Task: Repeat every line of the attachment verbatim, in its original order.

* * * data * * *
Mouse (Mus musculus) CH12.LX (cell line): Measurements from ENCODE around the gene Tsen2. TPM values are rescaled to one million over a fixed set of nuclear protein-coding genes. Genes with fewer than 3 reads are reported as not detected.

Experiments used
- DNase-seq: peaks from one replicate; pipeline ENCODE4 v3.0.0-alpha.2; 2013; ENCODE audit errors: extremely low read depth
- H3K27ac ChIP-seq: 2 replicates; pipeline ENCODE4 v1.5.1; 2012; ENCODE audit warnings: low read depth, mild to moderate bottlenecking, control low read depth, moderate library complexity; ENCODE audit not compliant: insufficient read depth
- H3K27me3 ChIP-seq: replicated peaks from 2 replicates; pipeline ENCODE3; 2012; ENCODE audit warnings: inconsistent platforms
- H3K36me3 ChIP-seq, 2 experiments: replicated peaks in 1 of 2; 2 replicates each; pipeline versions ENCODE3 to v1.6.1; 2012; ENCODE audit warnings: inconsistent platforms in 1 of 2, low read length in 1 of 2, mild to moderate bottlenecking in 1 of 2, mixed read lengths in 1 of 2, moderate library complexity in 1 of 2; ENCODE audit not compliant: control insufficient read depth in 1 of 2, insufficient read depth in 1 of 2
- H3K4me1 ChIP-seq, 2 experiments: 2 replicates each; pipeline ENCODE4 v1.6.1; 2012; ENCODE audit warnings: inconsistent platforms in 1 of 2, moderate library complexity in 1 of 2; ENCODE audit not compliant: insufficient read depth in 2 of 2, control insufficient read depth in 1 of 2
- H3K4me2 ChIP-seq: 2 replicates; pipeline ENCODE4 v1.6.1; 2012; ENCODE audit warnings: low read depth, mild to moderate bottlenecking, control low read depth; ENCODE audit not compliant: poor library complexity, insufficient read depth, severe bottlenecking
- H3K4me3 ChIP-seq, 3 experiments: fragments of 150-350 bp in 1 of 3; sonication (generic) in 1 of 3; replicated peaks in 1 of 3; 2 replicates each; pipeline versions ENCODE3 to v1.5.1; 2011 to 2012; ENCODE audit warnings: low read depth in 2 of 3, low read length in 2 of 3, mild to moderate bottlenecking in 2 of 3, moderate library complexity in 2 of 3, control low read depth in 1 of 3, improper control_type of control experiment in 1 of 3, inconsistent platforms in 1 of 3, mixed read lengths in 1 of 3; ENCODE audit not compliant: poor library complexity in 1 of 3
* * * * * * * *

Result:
Mouse (Mus musculus) CH12.LX (cell line): Measurements from ENCODE around the gene Tsen2. TPM values are rescaled to one million over a fixed set of nuclear protein-coding genes. Genes with fewer than 3 reads are reported as not detected.

Experiments used
- DNase-seq: peaks from one replicate; pipeline ENCODE4 v3.0.0-alpha.2; 2013; ENCODE audit errors: extremely low read depth
- H3K27ac ChIP-seq: 2 replicates; pipeline ENCODE4 v1.5.1; 2012; ENCODE audit warnings: low read depth, mild to moderate bottlenecking, control low read depth, moderate library complexity; ENCODE audit not compliant: insufficient read depth
- H3K27me3 ChIP-seq: replicated peaks from 2 replicates; pipeline ENCODE3; 2012; ENCODE audit warnings: inconsistent platforms
- H3K36me3 ChIP-seq, 2 experiments: replicated peaks in 1 of 2; 2 replicates each; pipeline versions ENCODE3 to v1.6.1; 2012; ENCODE audit warnings: inconsistent platforms in 1 of 2, low read length in 1 of 2, mild to moderate bottlenecking in 1 of 2, mixed read lengths in 1 of 2, moderate library complexity in 1 of 2; ENCODE audit not compliant: control insufficient read depth in 1 of 2, insufficient read depth in 1 of 2
- H3K4me1 ChIP-seq, 2 experiments: 2 replicates each; pipeline ENCODE4 v1.6.1; 2012; ENCODE audit warnings: inconsistent platforms in 1 of 2, moderate library complexity in 1 of 2; ENCODE audit not compliant: insufficient read depth in 2 of 2, control insufficient read depth in 1 of 2
- H3K4me2 ChIP-seq: 2 replicates; pipeline ENCODE4 v1.6.1; 2012; ENCODE audit warnings: low read depth, mild to moderate bottlenecking, control low read depth; ENCODE audit not compliant: poor library complexity, insufficient read depth, severe bottlenecking
- H3K4me3 ChIP-seq, 3 experiments: fragments of 150-350 bp in 1 of 3; sonication (generic) in 1 of 3; replicated peaks in 1 of 3; 2 replicates each; pipeline versions ENCODE3 to v1.5.1; 2011 to 2012; ENCODE audit warnings: low read depth in 2 of 3, low read length in 2 of 3, mild to moderate bottlenecking in 2 of 3, moderate library complexity in 2 of 3, control low read depth in 1 of 3, improper control_type of control experiment in 1 of 3, inconsistent platforms in 1 of 3, mixed read lengths in 1 of 3; ENCODE audit not compliant: poor library complexity in 1 of 3